Small Town Grocery Stores

Small Town Grocery Stores

The aging facilities of retail grocery stores, the changing retail food market, and the beginning of a tidal wave of baby boomer entrepreneurs wishing to retire has shuttered grocery stores across the Midwest.  Since April 2018, the Center has received an average of more than one inquiry per week from small town grocers, economic developers, or community officials asking for assistance with a grocery store in their town or asking for advice on how to deal with a grocery closure.


Experience in the Grocery Business

Our staff has the experience to help with your small town grocery.  Sean Park has more than ten years experience in owning and managing a small town grocery store plus 7 years experience working in retail operations for Walgreens Corporation.  John Gruidl has more than two decades experience in economic development in small towns and conducting feasibility and financial analyses.

If your store is still open, Sean can advise on how to stabilize and grow the business and/or help with succession planning.  If your community has already lost your grocery store, we can help you start a new community-owned store. Every community is different, but the general model that we have developed can be adjusted to fit your circumstances.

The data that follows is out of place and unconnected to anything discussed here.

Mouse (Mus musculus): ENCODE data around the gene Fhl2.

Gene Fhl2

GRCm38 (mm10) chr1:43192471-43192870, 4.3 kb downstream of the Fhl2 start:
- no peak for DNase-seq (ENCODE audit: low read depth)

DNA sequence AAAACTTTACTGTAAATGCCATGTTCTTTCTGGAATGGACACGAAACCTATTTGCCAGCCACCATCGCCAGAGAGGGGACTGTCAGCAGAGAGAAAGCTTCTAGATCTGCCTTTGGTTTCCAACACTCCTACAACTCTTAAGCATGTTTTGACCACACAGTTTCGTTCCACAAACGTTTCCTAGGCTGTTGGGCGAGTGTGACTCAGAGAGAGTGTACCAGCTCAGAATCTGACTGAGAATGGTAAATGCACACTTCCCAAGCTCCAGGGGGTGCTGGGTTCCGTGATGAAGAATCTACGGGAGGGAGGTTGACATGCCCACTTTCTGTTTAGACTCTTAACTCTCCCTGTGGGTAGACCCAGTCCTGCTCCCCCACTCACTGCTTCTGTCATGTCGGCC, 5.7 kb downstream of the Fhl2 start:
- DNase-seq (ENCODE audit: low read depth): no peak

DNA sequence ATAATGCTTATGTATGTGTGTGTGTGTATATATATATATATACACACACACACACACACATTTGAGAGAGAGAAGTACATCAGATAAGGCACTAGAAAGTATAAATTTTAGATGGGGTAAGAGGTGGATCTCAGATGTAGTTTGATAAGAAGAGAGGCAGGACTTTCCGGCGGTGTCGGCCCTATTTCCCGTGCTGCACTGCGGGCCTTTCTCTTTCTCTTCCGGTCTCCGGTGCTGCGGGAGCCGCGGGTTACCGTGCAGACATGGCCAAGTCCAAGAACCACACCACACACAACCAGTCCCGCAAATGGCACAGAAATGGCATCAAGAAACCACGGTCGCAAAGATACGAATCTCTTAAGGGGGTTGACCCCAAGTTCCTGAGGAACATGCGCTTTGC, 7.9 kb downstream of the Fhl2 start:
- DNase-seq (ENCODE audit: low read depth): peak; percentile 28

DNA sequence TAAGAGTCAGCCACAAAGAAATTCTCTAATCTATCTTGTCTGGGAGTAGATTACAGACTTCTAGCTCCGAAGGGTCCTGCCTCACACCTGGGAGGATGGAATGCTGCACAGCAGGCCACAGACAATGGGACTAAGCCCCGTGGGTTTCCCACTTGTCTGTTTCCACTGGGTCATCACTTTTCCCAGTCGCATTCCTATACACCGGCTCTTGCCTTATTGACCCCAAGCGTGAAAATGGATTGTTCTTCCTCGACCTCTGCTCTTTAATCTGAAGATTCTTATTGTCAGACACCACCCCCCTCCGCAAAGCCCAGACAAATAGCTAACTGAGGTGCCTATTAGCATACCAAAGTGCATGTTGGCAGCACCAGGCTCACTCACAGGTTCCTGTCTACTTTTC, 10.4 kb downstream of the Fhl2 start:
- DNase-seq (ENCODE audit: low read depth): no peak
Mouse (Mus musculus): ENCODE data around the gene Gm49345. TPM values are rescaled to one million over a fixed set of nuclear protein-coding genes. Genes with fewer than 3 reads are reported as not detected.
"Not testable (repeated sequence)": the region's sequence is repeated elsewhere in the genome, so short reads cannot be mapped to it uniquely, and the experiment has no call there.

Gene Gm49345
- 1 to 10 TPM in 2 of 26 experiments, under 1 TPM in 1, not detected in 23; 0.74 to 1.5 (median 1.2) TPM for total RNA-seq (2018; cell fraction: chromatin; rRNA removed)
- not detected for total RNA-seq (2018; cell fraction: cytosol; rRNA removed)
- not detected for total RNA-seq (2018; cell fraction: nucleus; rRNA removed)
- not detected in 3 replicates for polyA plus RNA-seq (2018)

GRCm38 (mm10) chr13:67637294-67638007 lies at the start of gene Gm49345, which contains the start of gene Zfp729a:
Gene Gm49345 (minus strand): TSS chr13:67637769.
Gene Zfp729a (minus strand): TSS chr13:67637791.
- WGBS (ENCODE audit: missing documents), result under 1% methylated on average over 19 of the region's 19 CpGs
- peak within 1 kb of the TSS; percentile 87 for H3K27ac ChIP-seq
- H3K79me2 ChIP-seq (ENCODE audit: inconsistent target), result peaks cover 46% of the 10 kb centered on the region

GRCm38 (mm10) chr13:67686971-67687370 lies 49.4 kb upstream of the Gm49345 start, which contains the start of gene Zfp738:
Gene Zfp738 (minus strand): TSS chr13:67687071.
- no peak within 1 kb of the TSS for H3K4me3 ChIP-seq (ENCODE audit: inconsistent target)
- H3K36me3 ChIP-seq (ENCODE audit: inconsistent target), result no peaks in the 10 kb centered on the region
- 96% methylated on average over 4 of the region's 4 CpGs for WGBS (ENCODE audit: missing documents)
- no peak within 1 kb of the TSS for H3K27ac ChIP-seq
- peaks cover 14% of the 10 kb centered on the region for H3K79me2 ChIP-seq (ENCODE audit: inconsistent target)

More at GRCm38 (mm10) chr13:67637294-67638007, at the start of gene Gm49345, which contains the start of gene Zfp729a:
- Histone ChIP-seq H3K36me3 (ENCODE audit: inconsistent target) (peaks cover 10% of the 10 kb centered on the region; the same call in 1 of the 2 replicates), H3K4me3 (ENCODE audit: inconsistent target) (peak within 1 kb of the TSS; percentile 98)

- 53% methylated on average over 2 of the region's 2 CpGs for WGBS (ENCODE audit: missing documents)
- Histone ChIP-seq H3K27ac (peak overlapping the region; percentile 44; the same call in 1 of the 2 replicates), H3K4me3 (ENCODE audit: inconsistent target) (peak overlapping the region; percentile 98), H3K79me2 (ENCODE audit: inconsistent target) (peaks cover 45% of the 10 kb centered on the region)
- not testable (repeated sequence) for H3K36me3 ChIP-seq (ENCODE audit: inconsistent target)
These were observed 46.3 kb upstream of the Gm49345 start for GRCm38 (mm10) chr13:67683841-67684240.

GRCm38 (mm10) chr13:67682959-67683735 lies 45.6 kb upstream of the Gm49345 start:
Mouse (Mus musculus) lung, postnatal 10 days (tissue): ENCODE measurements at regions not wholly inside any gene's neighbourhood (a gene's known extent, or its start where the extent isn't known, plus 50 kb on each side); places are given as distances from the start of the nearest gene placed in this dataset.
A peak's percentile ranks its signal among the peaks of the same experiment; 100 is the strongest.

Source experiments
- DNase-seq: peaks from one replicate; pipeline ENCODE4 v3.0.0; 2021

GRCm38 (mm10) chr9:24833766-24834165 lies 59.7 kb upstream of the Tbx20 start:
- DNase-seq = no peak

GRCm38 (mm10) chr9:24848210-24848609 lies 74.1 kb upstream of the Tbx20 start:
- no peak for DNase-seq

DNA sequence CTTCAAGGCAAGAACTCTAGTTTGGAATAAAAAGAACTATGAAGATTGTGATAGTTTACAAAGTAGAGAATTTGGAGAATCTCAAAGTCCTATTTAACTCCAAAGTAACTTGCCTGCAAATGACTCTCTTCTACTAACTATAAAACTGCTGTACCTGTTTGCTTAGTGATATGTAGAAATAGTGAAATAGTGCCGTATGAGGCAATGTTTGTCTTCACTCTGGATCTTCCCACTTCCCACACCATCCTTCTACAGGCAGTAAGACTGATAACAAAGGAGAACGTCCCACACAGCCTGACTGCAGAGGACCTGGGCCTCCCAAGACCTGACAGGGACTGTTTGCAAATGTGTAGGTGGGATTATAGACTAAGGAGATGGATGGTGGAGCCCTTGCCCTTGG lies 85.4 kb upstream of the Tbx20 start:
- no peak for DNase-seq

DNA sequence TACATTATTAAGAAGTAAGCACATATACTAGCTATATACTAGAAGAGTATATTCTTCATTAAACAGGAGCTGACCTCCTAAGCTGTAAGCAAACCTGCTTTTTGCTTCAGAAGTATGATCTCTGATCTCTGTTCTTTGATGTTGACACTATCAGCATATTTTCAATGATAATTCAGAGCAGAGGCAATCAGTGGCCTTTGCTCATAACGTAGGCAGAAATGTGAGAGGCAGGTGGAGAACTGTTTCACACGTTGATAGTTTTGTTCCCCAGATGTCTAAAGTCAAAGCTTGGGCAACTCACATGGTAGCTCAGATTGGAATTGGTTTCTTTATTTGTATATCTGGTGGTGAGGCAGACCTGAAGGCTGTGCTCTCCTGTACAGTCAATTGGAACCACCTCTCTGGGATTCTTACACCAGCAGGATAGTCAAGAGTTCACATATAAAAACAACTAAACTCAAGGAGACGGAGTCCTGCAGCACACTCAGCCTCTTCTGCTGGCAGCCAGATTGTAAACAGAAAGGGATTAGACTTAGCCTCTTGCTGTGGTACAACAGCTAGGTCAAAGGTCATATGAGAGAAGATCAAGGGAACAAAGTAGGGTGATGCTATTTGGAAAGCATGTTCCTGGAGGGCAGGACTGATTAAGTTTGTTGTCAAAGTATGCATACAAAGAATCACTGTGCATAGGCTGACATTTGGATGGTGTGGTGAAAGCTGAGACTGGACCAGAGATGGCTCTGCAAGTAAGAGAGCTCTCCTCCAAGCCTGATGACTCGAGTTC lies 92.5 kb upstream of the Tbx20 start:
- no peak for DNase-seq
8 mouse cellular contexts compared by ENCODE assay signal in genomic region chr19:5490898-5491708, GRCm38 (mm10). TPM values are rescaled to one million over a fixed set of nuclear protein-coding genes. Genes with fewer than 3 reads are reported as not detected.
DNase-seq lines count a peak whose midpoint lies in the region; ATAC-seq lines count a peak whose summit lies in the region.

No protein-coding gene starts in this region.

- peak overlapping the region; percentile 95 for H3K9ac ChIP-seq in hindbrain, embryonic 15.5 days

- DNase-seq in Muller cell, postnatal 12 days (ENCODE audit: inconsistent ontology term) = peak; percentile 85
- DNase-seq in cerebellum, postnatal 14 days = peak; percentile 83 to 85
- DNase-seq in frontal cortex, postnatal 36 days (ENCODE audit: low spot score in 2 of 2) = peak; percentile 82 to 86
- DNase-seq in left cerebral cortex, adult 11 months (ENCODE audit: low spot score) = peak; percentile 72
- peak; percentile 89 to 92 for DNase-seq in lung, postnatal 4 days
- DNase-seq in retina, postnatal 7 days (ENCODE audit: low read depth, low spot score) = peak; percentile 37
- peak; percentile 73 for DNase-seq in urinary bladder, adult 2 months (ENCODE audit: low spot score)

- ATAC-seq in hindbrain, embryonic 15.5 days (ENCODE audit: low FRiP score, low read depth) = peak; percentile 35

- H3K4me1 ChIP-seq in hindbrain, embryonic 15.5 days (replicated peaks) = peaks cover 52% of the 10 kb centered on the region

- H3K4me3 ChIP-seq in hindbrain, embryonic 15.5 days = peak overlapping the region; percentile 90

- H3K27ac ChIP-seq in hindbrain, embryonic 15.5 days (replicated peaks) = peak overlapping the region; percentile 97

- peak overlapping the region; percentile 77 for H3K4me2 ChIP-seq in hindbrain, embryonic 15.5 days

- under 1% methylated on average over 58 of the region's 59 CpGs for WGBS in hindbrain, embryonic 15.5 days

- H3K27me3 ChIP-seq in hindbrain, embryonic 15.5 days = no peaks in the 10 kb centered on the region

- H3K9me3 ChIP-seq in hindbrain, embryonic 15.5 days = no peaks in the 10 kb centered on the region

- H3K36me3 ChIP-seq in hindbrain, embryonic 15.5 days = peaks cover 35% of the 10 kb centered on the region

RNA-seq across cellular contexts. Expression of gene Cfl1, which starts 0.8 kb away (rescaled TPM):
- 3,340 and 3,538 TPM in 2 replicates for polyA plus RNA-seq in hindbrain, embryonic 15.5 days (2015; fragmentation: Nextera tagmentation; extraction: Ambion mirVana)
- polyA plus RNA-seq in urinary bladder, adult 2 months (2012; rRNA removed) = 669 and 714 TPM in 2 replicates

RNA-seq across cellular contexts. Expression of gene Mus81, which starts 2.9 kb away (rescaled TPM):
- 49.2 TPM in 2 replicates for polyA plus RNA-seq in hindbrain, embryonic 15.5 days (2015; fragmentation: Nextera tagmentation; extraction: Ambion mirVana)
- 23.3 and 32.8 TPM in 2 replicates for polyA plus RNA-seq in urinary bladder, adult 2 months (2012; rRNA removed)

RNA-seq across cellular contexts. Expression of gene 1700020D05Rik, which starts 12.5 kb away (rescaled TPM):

A New Model

To match the circumstances of these rural towns, the ICDC designed a new community-owned business model with three major elements.  First, preferred and common stock is sold locally even prior to the recruitment of members, allowing community-minded investors an opportunity to take an equity stake in the business.  Under recent revisions to the Illinois Cooperative Act, the equity cap for an individual investor has been set at $10,000, enabling significant equity to be raised quickly.

Next, the business model adapts to the local market, often resulting in a product focus on fresh produce, meats, and ready-to-eat foods.  Operational costs are kept low by the small size of store and its low cost of rent. Finally, the rural grocery purchases as much produce and meats from farmers within a 50-mile radius — thus limiting distribution costs, offering fresher and healthier foods, and providing economic benefits to the region’s farmers.

An Example – Great Scott! Community Grocery Store in Winchester, IL

Read about Winchester (population 1,500) and its new grocery store!